Broadway is about to experience a mini-boom of restaurants getting ready to open shop, a move officials and merchants think will be a shot in the arm for the city’s northern shopping district.
A year ago, the city relaxed its moratorium on restaurants in the Broadway shopping district at the request of several merchants and residents near the district. The ordinance, which previously decreed a 23-restaurant limit on Broadway, was amended to allow for five more, city planner Meg Monroe said.
Merchants were looking for a bakery in particular, something comparable with Copenhagen on Burlingame Avenue. They got their wish with Chocolate Mousse Bakery, set to open by summer’s end, which is joining the nearly finished Broadway Grill and Joanie’s Happy Days Diner, Broadway Business Improvement District President Ross Bruce said. Rocca’s Ristorante, an Italian restaurant, opened in June.
An art gallery is set to open on the 1300 block of Broadway and a women and children’s clothing shop, Blue Skies off Broadway, is also set to move soon to the thoroughfare.
Shannon Yaryan, owner of Blue Skies off Broadway, said she is moving from her old location on Capuchino Avenue because she needed a better location and more space.
The coming restaurants, she said, should bring a number of new shoppers and diners to the area.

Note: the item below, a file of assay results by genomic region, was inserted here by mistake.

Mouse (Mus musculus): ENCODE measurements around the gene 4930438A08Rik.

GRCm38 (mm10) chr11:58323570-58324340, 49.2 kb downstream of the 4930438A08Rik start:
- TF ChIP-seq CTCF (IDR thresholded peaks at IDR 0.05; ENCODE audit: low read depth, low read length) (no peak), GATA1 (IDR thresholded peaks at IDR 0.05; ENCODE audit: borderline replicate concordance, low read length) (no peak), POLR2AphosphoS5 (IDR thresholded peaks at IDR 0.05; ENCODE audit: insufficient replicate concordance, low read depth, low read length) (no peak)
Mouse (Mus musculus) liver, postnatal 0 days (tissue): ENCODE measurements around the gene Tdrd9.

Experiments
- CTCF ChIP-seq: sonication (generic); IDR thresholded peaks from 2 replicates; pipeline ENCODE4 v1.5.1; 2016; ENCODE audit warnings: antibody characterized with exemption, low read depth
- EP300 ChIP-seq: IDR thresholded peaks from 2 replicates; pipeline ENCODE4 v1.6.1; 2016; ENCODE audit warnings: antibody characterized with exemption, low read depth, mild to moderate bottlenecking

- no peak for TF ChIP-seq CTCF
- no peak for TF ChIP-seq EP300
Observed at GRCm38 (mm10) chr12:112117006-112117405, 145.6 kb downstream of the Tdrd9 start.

Dana Kern, who co-owns the bakery with her husband, Joe, also runs branches in San Carlos and Redwood City.
“I’m very excited about going back to Burlingame,” said Kern, who was raised in the city.
The original moratorium on restaurants stemmed from a concern that the city would be overrun with them, Monroe said. In the mid-1980s, the city created a moratorium for Burlingame Avenue and then one for Broadway shortly after.
An economic study released in May found that the restriction actually pushed some restaurant owners to nearby cities like San Mateo. An arbitrary limit on any business prevents natural turnover, according to the findings. But the city still needs to keep the delicate balance between retail and restaurants in order to stay vibrant, Monroe said.
“I think Broadway continues to strengthen, because there are merchants who are genuinely interested in making it work,” Monroe said.
Though the district may be pulsing with new life, City Manager Jim Nantell doesn’t believe it will ever replace Burlingame Avenue, or vice versa. While Burlingame Avenuehas been a regional shopping draw for years with several chain stores, Broadway remains a neighborhood staple.
“They’ll do whatever they can to stay viable, but they don’t want to be Burlingame Avenue,” Nantell said. “They serve very different niches.”